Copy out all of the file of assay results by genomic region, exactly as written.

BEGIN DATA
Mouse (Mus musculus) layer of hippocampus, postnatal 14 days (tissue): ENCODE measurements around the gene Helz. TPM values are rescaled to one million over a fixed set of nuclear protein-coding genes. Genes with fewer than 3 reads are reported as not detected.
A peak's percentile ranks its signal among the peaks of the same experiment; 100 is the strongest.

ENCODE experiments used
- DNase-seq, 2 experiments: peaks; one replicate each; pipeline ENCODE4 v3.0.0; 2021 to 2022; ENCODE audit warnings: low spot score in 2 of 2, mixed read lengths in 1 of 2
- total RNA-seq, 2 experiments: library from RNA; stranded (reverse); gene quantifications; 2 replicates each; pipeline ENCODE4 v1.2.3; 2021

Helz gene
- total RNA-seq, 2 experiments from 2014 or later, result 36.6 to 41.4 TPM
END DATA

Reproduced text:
Mouse (Mus musculus) layer of hippocampus, postnatal 14 days (tissue): ENCODE measurements around the gene Helz. TPM values are rescaled to one million over a fixed set of nuclear protein-coding genes. Genes with fewer than 3 reads are reported as not detected.
A peak's percentile ranks its signal among the peaks of the same experiment; 100 is the strongest.

ENCODE experiments used
- DNase-seq, 2 experiments: peaks; one replicate each; pipeline ENCODE4 v3.0.0; 2021 to 2022; ENCODE audit warnings: low spot score in 2 of 2, mixed read lengths in 1 of 2
- total RNA-seq, 2 experiments: library from RNA; stranded (reverse); gene quantifications; 2 replicates each; pipeline ENCODE4 v1.2.3; 2021

Helz gene
- total RNA-seq, 2 experiments from 2014 or later, result 36.6 to 41.4 TPM